Hurrah for the Criterion Eclipse Lubitsch musicals DVD set! Maurice Chevalier and Jeanette MacDonald look even weirder and more menacingly sexy than they ever have on a good digital master and there’s extra winsome sadness in seeing more clearly the ornate pomp and ceremony which would all soon be gone with the wind. What you see beginning in movies set in Shakespeare times, all the royal gallantry and guffaws, the servant systems and serfdoms, reaches its zenith in the Lubitsch froth, then is crushed out under the fascist heel of the Nazis and then the House of Unamerican Activities. Before all that though, we have time to laugh and sing. Lubitsch enters the age of sound with high European style, money and good humor. The wittiest and most decadent traits of silent cinema are brought along, with grand castles, marching soldiers, attending maidens and matrons, Eugene Pallette and accompanying fathers, singing dogs and their bitches, and canons!
The first one in the Criterion Eclipse set is “The Love Parade.” wherein Chevalier sneers and serenades; he’s in the moment! The second in the set, “Monte Carlo” suffers from Chevalier’s replacement, a grinning British stage crooner named Jack Buchanan. While Chevalier coasts into the modern age on his instinctive sense of absurdity, the by-the-numbers Lavenderhood of Buchanan comes off as BROKEBACK MOUNTAIN-style repression. When Chevalier leered, it was with a heterosexual Frenchman’s genuine sense of sexual ease. Watching the outmoded mannerisms of Buchanan – his ghoulsih smile plastered on as if permanently painted – is to see leering at its most closeted-dysfunctional, the sort of persistent closeness he exhibits–leaning in until he seems like he’s about to bite or make out with whomever he’s talking to– is the stuff of restraining orders in these more enlightened times.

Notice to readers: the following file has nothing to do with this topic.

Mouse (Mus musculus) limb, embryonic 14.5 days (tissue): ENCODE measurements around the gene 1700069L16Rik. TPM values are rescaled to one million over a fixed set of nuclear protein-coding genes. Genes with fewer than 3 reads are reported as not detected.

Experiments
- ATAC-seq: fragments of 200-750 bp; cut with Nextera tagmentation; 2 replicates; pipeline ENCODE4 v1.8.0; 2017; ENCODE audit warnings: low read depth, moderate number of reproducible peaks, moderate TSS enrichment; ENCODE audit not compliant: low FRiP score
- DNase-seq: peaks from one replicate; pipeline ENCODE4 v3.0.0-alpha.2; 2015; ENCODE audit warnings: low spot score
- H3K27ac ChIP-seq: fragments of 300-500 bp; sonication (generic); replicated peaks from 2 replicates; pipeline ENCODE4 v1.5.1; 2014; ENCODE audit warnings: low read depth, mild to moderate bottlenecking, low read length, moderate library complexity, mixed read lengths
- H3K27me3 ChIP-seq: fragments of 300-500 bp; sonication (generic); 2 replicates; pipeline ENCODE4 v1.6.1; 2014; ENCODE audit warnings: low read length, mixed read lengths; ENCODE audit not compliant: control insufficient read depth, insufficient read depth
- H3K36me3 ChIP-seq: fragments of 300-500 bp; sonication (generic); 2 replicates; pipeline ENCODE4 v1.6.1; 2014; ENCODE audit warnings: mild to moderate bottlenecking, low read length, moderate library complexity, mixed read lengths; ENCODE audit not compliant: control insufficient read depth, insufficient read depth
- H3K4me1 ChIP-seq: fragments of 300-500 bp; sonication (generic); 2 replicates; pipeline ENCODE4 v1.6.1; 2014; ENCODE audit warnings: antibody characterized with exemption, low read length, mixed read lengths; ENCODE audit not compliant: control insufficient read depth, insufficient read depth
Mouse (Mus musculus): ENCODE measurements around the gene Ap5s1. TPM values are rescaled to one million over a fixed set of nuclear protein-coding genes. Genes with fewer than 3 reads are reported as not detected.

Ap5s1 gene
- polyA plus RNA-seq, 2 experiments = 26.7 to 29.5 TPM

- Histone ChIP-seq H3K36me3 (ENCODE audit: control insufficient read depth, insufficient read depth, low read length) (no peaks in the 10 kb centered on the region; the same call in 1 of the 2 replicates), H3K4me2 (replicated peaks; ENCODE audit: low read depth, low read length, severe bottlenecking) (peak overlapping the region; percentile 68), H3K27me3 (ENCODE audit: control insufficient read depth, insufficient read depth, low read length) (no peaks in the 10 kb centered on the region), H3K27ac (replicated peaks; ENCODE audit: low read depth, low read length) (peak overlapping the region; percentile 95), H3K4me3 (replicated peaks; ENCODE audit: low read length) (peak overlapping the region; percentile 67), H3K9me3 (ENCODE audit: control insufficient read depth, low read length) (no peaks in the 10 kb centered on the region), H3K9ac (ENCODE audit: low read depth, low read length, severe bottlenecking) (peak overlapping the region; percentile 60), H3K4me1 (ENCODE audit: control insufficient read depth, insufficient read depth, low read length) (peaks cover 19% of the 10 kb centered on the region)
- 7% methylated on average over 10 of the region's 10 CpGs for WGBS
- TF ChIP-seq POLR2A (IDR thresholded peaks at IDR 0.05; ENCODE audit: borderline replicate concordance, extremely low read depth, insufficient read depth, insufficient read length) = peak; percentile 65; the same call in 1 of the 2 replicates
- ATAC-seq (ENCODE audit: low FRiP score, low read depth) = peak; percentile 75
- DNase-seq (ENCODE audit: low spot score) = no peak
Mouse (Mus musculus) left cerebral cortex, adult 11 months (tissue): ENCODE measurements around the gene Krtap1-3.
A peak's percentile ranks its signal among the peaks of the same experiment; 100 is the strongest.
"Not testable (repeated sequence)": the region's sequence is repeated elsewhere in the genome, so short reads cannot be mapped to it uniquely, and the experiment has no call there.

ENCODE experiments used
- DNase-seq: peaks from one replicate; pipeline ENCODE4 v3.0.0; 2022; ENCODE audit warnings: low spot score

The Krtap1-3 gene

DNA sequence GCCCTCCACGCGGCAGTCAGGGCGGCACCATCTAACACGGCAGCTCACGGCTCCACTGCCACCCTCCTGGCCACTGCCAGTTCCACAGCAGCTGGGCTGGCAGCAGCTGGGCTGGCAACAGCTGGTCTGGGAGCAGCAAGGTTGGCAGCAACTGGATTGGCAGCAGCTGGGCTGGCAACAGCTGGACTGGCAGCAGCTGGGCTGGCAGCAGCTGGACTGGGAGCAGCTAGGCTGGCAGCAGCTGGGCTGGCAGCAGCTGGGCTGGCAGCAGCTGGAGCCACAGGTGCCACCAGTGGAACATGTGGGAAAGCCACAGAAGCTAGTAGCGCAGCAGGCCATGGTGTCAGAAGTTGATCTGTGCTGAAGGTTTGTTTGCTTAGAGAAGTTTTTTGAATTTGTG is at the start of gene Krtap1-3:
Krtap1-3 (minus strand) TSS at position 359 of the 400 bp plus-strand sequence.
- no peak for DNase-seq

Chomping at the misogynistic bit, Buchanan seems to pursue Jeanette’s countess only to prove himself “a man” to his two buddies, Tyler Brooke and a doe-eyed hairdresser hunk (John Roche). When this gay threesome sings “Trimmin’ the Women,” the double entendres become triples, and the fun leaks out. It’s more Neil LaBute sexual cruelty than feel-good Broadway since these three clearly regard women as little more than easily knocked over conquests to get out of the way so they can go back to slapping their male friends on the backs–and elsewhere–in triumph.
Jeanette MacDonald survives though. She shines with the Criterion cleaned, Klieg-lit goddessliciousness. Lubitsch never lets a shot of her go to waste – she’s always framed Mouscha-like around long drapes and ornate bedposts. The MONTE CARLO plot has her fleeing a rich suitor played by jovial twit and coded queer Claud Allister, and that would be fine but it’s out of the frying pan into the fire. At least Allister seems to be “out” somewhat, Buchanan seems sworn to try and pass. Meanwhile, the stoic MacDonald can only sing her love convincingly to the drapes and night table.
Though the film is fine in and of itself, it suffers the way a family suffers when the father lives a lie. Imagine Edward Everett Horton crossed with Lon Chaney Senior in THE MAN WHO LAUGHS – fine as a a horror icon, but not so much a romantic lead. We in the audience might titter occasionally, but we can’t relax, anymore than the families of the repressed cowboys in BROKEBACK can.